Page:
carpet at the foot of the stairs in the gallery.

"What is it?" he enquired.

"Look.... there.... spots from a candle."

"You are right - and quite fresh."

"And you will also find them at the top of the stairs, and around
the cabinet that Arsène Lupin broke into, and from which he took the
bibelots that he afterward placed in this armchair."

"What do you conclude from that?"

"Nothing. These facts would doubtless explain the cause for the
restitution, but that is a side issue that I cannot wait to investigate.
The main question is the secret passage. First, tell me, is there a
chapel some two or three hundred metres from the castle?"

"Yes, a ruined chapel, containing the tomb of Duke Rollo."

"Tell your chauffer to wait for us near that chapel."

"My chauffer hasn't returned. If he had, they would have informed me. Do
you think the secret passage runs to the chapel? What reason have - "

"I would ask you, monsieur," interrupted the detective, "to furnish me
with a ladder and a lantern."

"What! do you require a ladder and a lantern?"

"Certainly, or I shouldn't have asked for them."

Devanne, somewhat disconcerted by this crude logic, rang the bell. The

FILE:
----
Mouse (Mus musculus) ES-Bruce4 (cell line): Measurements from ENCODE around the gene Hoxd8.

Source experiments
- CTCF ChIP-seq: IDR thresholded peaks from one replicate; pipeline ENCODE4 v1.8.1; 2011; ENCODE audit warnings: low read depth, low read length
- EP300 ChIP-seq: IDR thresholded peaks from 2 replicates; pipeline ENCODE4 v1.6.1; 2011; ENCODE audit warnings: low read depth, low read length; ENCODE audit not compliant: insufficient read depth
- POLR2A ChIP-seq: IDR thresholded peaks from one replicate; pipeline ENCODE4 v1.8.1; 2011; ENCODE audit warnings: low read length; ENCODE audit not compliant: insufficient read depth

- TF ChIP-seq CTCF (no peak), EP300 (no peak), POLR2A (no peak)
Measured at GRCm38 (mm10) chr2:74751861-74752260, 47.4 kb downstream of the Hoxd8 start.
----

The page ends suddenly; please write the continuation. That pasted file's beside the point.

two articles were given with the sternness and precision of military
commands.

"Place the ladder against the bookcase, to the left of the word
Thibermesnil."

Devanne placed the ladder as directed, and the Englishman continued:

"More to the left.... to the right....There!....Now, climb up.... All the
letters are in relief, aren't they?"

"Yes."

"First, turn the letter I one way or the other."

"Which one? There are two of them."

"The first one."

Devanne took hold of the letter, and exclaimed:

"Ah! yes, it turns toward the right. Who told you that?"

Sherlock Holmes did not reply to the question, but continued his
directions:

"Now, take the letter B. Move it back and forth as you would a bolt."

Devanne did so, and, to his great surprise, it produced a clicking
sound.

"Quite right," said Holmes. "Now, we will go to the other end of the
word Thibermesnil, try the letter I, and see if it will open like a
wicket."

With a certain degree of solemnity, Devanne seized the letter. It
opened, but Devanne fell from the ladder, for the entire section of the
bookcase, lying between the first and last letters of the words, turned
on a picot and disclosed the subterranean passage.

Sherlock Holmes said, coolly:

"You are not hurt?"